Vertical Integration is No Pork Project
March 10, 2004
Allowing meat-packing companies to own livestock -- also known as vertical integration -- is a contentious issue. Opponents claim the practice degrades the environment, hurts consumers and allows companies to profit on the backs of family farms.
Despite these objections, proponents claim that vertical integration of the pork industry will allow companies to provide consumers with a variety of products and compete in a global market where profit margins are slim.
Researchers with the Heartland Institute found:
- Animal waste is easier to manage in confinement facilities than spread out on pastures, where it has the potential to be washed by rainfall into water supplies; the Environmental Protection Agency has found no evidence that hog farms cause health problems.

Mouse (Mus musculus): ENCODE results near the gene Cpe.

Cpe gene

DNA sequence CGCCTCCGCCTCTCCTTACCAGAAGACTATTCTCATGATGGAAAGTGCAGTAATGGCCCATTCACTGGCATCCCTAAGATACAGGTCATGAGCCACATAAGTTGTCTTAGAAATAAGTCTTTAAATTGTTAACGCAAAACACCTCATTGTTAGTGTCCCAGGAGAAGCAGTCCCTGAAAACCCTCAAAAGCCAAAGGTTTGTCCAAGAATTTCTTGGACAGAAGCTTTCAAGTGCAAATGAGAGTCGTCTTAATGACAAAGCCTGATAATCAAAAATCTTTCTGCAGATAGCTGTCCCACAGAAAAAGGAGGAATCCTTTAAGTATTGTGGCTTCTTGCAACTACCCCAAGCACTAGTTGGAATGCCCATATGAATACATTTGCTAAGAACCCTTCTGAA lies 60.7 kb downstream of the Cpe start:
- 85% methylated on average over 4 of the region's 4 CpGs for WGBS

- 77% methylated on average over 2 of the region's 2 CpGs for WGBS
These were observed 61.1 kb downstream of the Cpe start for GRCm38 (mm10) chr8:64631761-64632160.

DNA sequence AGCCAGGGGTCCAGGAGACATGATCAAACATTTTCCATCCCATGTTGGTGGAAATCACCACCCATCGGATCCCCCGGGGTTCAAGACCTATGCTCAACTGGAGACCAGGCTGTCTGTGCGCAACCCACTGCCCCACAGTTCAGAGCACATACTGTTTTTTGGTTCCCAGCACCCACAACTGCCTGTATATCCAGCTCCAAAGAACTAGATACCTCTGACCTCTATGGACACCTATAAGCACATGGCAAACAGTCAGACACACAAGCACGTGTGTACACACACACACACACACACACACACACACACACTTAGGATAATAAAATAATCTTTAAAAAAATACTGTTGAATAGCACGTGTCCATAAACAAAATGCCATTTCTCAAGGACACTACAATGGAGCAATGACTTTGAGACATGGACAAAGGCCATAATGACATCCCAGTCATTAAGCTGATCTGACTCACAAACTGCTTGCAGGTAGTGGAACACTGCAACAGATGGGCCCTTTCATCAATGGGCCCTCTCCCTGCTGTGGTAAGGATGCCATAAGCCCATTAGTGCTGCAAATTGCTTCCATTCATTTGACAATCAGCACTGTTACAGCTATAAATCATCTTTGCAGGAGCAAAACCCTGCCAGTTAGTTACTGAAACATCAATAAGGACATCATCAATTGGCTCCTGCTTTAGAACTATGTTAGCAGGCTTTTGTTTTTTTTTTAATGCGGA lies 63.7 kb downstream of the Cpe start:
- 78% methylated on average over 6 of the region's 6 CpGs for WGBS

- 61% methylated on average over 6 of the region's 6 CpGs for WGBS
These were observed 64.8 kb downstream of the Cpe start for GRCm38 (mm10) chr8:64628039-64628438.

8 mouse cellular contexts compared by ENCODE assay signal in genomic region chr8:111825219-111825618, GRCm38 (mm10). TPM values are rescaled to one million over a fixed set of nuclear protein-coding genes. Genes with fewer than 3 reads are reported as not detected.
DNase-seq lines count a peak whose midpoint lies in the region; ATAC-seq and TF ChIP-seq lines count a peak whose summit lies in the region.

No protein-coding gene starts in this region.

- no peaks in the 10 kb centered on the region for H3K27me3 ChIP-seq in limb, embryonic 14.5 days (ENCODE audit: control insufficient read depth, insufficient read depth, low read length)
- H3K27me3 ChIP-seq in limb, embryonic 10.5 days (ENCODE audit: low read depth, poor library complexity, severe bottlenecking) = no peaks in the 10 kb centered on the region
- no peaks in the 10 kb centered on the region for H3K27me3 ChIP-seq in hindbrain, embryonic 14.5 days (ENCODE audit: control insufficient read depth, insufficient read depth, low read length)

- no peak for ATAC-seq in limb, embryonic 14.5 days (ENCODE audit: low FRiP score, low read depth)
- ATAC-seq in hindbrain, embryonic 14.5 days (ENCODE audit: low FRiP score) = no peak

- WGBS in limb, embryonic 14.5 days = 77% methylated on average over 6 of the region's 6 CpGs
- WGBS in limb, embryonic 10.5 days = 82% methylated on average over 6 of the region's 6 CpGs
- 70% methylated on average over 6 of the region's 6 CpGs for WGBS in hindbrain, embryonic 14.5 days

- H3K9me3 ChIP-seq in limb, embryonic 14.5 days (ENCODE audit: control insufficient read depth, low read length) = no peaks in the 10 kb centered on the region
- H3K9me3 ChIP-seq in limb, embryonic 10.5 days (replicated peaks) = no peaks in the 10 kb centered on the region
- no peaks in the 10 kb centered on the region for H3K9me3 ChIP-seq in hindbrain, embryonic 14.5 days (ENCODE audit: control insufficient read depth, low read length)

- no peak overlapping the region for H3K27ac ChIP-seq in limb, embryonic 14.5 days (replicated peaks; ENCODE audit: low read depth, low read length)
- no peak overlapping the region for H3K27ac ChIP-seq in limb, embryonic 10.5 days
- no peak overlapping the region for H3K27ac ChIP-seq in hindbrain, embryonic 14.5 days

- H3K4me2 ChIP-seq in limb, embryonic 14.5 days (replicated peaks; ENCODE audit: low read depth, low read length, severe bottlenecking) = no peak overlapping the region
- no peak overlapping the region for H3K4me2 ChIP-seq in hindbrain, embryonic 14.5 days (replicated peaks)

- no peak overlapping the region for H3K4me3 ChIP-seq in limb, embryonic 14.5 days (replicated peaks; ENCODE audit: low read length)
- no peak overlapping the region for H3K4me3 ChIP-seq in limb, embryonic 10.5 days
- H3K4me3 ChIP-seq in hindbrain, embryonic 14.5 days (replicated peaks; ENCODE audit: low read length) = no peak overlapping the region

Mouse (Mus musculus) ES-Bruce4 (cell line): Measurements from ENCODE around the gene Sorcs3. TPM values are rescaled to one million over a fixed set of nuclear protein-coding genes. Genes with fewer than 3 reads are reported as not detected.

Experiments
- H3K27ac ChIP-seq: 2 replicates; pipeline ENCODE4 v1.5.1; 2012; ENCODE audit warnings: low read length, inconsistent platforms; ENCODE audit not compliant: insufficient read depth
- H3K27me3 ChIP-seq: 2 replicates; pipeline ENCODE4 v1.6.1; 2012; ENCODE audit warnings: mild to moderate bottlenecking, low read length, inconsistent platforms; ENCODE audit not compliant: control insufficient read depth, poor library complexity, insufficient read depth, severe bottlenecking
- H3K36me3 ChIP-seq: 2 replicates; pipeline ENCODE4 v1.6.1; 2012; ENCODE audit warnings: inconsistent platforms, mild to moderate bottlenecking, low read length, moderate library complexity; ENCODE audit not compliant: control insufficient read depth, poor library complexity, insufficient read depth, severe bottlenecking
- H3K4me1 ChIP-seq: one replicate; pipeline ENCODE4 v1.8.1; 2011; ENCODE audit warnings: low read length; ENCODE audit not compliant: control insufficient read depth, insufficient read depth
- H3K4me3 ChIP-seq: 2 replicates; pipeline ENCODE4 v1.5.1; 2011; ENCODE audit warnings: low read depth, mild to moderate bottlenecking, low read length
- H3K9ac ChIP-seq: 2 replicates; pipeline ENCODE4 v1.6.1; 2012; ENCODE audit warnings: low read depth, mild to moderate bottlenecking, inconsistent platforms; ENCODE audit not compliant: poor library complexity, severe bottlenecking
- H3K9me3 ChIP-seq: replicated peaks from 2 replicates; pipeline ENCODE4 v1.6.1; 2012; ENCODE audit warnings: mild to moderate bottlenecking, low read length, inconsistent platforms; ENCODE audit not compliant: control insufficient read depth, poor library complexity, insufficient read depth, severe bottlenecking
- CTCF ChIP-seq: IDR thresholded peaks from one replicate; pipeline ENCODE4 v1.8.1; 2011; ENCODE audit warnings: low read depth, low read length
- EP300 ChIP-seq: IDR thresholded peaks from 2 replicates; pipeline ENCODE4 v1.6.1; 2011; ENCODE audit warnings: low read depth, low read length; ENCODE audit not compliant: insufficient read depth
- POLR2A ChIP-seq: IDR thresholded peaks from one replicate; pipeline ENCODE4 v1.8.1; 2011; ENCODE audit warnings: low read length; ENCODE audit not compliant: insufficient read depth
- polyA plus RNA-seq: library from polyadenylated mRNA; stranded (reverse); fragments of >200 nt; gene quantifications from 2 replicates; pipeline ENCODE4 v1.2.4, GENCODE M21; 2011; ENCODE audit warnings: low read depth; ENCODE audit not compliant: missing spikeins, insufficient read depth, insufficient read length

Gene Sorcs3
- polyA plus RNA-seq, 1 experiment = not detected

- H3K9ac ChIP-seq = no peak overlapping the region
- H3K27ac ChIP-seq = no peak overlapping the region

- Through vertical integration of beef producers and meat-packers, 490 new beef products have been added over the past 10 years.
- On average, contract hog production raises total productivity on average by 20 to 23 percent and by as much as 50 percent.
Proponents of vertical integration argue that pork producers must compete in the global market, as well as manage risk and quality control. A ban on packer ownership would result in lost market share globally for pork producers and provide less product variety to consumers.
Source: John W. Skorburg, "Packer Ownership of Hogs: Economic and Political Ramifications," Heartland Institute, December 18, 2003.
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